Hiatus Hernia and Indigestion

Gastroesophageal Reflux Disease (sometimes referred to as GERD or GORD) is a condition that affects up to 40% of people in the United States and 10-15 % of people in Australia. Its prevalence is rising over time, with authorities blaming obesity as a likely contributing factor. Other risk factors are reported as being advancing age, male gender, Caucasian ethnicity and smoking.

The symptoms of GERD are generally indigestion and heartburn. Whilst there may be other causes of these symptoms, this article will focus on the Hiatus Hernia as a cause.

Most people with this condition will take some type of over the counter medication like Mylanta or Gaviscon, and then if these fail to relieve their pain they will consult their GP and will usually be given a prescription protein pump inhibitor medication, or a H2 receptor antagonist medication.

According to Kenneth DeVault, MD, a gastroenterologist and GERD specialist who is chair of the division of internal medicine at the Mayo Clinic in Jacksonville in the United States, 20%-40% of people with GERD whose reflux symptoms, including heartburn and regurgitation, aren’t really helped with medication.

If you are reading this article, then there is good chance that you are one of those people.

Consider the possibility that the problem in your body may not be one of abnormal biochemistry. If this is not the case, what else could it be? Adelaide chiropractors have long recognised that the problem may be able to be approached from two other directions.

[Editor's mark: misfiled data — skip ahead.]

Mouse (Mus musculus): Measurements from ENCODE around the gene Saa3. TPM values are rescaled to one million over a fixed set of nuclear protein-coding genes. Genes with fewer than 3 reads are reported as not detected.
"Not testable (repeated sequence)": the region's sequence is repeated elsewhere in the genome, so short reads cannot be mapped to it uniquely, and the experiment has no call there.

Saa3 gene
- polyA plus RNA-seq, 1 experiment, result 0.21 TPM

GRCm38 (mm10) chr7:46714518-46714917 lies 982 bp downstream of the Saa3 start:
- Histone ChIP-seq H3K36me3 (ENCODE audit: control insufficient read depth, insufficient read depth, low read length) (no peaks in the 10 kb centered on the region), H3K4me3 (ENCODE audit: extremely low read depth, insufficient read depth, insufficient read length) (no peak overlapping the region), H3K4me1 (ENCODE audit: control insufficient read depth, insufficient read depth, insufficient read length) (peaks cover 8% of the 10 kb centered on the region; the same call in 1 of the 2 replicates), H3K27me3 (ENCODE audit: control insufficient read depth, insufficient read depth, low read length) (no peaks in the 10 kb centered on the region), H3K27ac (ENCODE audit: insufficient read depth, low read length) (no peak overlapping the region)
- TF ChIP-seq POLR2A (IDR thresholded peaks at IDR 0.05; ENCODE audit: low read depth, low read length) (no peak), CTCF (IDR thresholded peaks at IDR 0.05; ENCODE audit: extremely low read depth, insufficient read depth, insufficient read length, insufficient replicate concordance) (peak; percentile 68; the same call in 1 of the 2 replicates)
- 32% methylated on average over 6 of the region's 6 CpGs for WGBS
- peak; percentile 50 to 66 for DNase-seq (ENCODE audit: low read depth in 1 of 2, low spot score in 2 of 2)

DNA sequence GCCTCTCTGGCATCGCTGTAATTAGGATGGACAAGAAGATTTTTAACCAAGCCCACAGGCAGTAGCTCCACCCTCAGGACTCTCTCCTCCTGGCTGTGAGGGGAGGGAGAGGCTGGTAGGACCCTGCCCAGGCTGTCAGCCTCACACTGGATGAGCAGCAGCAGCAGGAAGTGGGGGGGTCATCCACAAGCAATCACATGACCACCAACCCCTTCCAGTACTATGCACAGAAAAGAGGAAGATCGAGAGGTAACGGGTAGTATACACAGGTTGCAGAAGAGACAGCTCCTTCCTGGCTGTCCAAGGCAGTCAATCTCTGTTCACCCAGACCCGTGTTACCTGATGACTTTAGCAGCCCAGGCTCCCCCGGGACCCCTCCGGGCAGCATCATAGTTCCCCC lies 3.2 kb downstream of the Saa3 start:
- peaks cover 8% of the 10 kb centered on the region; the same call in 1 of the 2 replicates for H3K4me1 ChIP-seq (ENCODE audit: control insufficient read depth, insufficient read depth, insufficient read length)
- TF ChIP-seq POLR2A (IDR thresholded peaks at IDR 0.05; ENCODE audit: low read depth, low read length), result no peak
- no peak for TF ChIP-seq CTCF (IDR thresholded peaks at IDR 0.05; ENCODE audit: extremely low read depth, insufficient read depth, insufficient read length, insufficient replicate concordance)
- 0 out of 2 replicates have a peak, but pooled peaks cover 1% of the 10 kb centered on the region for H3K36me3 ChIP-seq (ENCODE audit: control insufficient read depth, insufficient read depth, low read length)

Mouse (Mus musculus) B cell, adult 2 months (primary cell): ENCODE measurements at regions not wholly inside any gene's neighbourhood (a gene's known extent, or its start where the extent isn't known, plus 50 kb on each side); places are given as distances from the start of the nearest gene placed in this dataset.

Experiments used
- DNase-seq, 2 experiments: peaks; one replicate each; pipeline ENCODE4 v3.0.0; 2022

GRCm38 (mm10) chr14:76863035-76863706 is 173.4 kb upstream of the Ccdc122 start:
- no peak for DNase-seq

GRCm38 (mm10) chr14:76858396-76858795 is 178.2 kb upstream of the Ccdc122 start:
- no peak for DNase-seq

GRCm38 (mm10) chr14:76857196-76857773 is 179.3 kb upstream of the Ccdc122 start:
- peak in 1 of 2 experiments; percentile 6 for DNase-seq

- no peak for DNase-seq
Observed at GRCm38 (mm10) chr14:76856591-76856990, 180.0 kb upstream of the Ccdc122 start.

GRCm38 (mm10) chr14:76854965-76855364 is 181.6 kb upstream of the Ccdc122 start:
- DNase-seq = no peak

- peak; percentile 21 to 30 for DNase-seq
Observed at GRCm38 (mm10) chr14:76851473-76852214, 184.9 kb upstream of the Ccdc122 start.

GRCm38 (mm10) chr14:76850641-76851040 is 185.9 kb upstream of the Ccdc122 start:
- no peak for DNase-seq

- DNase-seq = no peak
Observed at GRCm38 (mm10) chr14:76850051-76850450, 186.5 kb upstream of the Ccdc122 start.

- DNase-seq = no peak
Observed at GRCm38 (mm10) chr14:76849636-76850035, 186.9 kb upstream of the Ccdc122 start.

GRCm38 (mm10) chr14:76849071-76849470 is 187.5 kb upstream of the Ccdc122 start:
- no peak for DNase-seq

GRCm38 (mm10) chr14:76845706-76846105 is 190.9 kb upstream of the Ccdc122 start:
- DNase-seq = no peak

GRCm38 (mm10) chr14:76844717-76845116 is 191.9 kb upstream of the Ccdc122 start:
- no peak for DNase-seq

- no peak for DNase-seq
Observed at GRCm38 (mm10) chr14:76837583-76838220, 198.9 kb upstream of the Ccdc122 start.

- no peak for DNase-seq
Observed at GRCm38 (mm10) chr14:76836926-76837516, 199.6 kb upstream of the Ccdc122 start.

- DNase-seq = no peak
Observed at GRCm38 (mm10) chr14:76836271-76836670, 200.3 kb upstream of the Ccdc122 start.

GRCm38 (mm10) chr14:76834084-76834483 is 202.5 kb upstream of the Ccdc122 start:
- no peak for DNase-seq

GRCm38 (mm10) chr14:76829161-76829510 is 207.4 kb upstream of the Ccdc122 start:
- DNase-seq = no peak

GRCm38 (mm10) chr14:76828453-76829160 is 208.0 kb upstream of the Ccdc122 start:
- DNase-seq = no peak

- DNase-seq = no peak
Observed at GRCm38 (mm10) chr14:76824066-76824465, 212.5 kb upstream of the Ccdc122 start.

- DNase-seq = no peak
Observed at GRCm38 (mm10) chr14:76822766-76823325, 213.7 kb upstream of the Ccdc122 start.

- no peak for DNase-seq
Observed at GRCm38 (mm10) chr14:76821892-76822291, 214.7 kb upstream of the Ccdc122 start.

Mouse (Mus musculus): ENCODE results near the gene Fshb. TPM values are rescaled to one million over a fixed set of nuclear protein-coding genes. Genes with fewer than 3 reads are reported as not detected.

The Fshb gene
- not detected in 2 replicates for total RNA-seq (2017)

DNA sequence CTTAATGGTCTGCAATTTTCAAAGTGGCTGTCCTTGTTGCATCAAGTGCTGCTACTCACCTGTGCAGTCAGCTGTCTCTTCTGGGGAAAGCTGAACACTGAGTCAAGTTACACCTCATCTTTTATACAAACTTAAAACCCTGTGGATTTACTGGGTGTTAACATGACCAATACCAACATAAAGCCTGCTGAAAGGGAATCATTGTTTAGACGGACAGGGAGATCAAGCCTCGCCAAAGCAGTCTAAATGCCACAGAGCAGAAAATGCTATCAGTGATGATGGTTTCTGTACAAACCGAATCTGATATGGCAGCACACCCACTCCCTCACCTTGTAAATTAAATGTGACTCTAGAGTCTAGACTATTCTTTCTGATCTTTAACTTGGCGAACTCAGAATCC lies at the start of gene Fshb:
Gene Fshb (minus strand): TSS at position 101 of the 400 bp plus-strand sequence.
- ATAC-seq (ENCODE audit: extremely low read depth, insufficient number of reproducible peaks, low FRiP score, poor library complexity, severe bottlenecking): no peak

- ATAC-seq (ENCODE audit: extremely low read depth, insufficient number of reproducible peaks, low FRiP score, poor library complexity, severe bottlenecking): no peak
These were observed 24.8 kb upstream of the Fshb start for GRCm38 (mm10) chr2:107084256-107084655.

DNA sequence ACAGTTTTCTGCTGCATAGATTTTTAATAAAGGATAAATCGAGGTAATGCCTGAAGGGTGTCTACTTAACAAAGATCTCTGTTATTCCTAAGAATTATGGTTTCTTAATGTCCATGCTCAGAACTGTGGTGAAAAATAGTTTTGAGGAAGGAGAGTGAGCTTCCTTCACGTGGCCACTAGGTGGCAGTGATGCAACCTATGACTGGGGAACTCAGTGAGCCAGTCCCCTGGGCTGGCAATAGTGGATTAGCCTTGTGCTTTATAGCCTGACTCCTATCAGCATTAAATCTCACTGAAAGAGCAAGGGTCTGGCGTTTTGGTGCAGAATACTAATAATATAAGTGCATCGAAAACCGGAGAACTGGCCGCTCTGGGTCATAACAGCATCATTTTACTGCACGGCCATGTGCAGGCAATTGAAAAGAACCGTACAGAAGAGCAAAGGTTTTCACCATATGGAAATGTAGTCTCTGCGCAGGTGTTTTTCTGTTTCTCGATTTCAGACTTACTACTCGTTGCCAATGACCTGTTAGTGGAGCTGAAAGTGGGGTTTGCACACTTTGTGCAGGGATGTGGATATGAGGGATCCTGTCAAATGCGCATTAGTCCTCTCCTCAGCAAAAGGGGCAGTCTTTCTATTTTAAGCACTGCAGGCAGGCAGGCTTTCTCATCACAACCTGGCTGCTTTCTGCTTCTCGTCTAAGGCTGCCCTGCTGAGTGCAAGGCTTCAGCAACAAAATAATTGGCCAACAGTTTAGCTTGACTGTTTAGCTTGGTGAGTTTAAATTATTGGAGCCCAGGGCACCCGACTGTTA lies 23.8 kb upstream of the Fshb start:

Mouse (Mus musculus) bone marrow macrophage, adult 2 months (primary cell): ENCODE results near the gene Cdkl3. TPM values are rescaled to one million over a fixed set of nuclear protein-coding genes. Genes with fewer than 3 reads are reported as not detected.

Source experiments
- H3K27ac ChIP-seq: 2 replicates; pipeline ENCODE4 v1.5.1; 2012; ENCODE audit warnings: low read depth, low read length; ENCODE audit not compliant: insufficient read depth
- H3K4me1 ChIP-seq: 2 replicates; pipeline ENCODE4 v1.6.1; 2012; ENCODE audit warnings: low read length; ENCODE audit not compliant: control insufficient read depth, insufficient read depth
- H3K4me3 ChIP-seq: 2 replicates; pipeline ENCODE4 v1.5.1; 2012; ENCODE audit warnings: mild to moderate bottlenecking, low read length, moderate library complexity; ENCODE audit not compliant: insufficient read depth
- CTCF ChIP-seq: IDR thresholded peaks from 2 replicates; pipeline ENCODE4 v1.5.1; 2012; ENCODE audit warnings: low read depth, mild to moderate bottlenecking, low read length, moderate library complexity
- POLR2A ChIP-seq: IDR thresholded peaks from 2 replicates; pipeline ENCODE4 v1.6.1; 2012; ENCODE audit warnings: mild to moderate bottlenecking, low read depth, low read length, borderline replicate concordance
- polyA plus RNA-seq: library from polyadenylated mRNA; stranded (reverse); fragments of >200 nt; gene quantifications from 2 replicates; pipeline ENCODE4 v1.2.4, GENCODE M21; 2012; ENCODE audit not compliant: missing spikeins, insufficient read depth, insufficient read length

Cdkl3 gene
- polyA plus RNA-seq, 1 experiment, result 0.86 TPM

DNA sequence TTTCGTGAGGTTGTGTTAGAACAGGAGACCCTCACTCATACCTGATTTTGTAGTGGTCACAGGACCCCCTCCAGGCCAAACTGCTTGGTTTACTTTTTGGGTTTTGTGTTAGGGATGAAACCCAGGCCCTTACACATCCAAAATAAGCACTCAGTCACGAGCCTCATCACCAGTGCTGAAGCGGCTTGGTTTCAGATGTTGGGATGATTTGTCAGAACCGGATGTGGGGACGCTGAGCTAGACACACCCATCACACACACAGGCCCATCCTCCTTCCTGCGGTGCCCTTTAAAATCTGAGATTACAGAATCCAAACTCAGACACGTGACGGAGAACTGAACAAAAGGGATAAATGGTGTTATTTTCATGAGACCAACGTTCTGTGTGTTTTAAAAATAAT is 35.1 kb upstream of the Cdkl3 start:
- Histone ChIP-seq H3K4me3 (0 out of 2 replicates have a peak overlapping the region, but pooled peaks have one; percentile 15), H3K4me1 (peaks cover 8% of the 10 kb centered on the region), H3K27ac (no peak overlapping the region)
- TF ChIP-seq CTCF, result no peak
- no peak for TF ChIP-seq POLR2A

Indigestion may be mechanical in origin, involving abnormal contraction of the diaphragm muscle. A hiatus hernia involves the junction of the oesophagus and the stomach sliding up through the opening in the diaphragm muscle.

The diaphragm is the primary muscle for breathing and is quite powerful, so a contraction around the oesophagus or the stomach can distort the valve that seals this opening and stops stomach acid spilling up into the diaphragm. If the acid gets through, a feeling of chest pain, heart palpitations and reflux can result.

Indigestion may also have a neurological component. The brain sends and receives functional signals with all parts of the body via the central nervous system.

The spine is also a significant source of incoming neurological signals which can have effects on the brains processing and distribution of other functional signals. If the neurological instructions between the brain and the digestive organs are interfered with by spinal problems, then the functional performance of those organs may not be as good as they would be normally. Fortunately, your chiropractor will be able to assess your body and identify if there are any of these problems in your spine which may be contributing to your condition, and discuss possible methods of treating them with you.

While not purely a chiropractic technique, the chiropractors at Walkerville Chiropractic have had considerable success alleviating symptoms of indigestion using soft tissue techniques on the diaphragm and stomach, in conjunction with chiropractic adjustments to the spine. In some cases, people have been able to greatly reduce their reliance on medication. It makes sense to treat a mechanical problem with a mechanical solution rather than a chemical one.